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Geoffrey A. Manne headshot

President and Founder

Geoffrey A. Manne is president and founder of the International Center for Law and Economics (ICLE), a nonprofit, nonpartisan research center based in Portland, Oregon. He is also a distinguished fellow at Northwestern University’s Center on Law, Business, and Economics. Previously he taught at Lewis & Clark Law School. Prior to teaching, Manne practiced antitrust law at Latham & Watkins, clerked for Hon. Morris S. Arnold on the 8th Circuit Court of Appeals, and worked as a research assistant for Judge Richard Posner. He was also once (very briefly) employed by the FTC. Manne holds AB & JD degrees from the University of Chicago.

Ben Sperry headshot

Associate Director, Legal Research

Ben Sperry is Associate Director of Legal Research with the International Center for Law & Economics, where he works on FTC reform, competition policy, data and privacy, telecommunications, and net neutrality. He recently returned to ICLE after spending three years in his hometown, first serving as a judicial law clerk and then as a public defender in western Pennsylvania.

Data Security

Antitrust Barriers to Entry Data Security EU Exclusionary Conduct FTC Mergers & Merger Enforcement Privacy

Scholarship

The Problems and Perils of Bootstrapping Privacy and Data into an Antitrust Framework

Summary

Increasingly, people use the internet to connect with one another, access information, and purchase products and services. Along with the growth in the online marketplace have come concerns, as well, particularly regarding both the privacy of personal information as well as competition issues surrounding this and other data.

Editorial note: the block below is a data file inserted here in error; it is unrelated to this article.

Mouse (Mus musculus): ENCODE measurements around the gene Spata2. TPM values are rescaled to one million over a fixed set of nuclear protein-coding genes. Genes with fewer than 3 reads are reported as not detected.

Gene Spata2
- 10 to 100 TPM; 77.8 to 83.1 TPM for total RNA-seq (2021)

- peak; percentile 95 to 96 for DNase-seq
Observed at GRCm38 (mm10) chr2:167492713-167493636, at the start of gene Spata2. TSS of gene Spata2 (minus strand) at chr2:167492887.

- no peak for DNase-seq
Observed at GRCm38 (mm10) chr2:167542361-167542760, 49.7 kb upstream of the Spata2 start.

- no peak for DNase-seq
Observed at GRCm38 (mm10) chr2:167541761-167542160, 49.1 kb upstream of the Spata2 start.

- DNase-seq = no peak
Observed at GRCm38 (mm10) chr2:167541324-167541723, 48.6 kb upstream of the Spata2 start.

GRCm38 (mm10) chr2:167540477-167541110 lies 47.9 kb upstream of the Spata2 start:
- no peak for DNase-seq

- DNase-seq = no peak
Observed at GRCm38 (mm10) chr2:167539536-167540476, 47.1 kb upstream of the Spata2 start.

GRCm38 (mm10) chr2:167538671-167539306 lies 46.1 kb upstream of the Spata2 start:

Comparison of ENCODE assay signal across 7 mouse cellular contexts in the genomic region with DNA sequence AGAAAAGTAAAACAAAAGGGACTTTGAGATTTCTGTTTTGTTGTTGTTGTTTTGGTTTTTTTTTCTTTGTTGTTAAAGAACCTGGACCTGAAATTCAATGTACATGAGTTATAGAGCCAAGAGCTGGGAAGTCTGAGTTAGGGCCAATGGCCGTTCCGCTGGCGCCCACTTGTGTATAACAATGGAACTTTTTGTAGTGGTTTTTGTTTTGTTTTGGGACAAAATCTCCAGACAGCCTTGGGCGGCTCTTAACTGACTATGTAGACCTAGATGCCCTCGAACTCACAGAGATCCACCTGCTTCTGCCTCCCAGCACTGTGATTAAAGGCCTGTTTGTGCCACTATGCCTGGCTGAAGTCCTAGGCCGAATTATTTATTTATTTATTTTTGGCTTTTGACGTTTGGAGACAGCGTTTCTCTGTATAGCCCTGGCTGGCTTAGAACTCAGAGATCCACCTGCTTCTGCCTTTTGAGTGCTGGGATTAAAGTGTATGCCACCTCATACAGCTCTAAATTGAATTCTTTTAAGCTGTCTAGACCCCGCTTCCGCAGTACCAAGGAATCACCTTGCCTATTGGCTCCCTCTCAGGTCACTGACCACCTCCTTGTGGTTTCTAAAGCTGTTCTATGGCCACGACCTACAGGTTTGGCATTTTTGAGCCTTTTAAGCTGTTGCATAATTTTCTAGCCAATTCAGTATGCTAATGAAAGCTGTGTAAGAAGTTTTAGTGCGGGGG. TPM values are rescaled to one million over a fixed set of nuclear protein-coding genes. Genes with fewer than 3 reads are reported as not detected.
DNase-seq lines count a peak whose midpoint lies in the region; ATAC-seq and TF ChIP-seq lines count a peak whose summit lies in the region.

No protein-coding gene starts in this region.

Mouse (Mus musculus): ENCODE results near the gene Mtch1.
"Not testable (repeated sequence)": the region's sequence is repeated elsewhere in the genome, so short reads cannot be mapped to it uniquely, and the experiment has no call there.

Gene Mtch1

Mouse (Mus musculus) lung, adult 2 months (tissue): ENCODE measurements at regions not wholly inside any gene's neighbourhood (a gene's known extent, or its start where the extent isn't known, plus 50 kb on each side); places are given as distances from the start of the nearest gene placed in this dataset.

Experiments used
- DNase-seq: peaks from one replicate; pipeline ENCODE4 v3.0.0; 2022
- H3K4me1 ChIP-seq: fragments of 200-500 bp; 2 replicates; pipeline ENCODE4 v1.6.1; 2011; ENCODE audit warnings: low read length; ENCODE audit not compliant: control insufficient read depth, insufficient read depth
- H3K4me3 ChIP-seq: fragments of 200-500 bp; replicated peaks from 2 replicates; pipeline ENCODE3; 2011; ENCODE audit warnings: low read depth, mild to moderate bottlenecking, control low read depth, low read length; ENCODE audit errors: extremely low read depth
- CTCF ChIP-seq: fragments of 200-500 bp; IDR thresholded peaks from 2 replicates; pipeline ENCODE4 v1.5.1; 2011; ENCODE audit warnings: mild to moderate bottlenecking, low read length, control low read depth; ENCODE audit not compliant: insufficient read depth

While concerns about privacy and data are not unique to the internet ecosystem, they are in some ways heightened due to the ubiquitous nature of information sharing online. While much of the sharing is voluntary, a group of scholars and activists have argued that several powerful online companies have overstepped their bounds in gathering and using data from internet users. These privacy advocates have pushed the U.S. Federal Trade Commission (“FTC”) and regulators in Europe to incorporate privacy concerns into antitrust analysis.

We have undertaken a classification of the various proposed approaches to incorporating privacy into antitrust law elsewhere. Here, we focus on the two most-developed theories: first, that privacy should be considered in mergers and other antitrust contexts as a non-price factor of competition; and second, that the collection and use of data can be used to facilitate anticompetitive price discrimination. In addition, we analyze the underlying conception of data as a barrier to entry that is a necessary precondition for supporting either proposed theory of harm.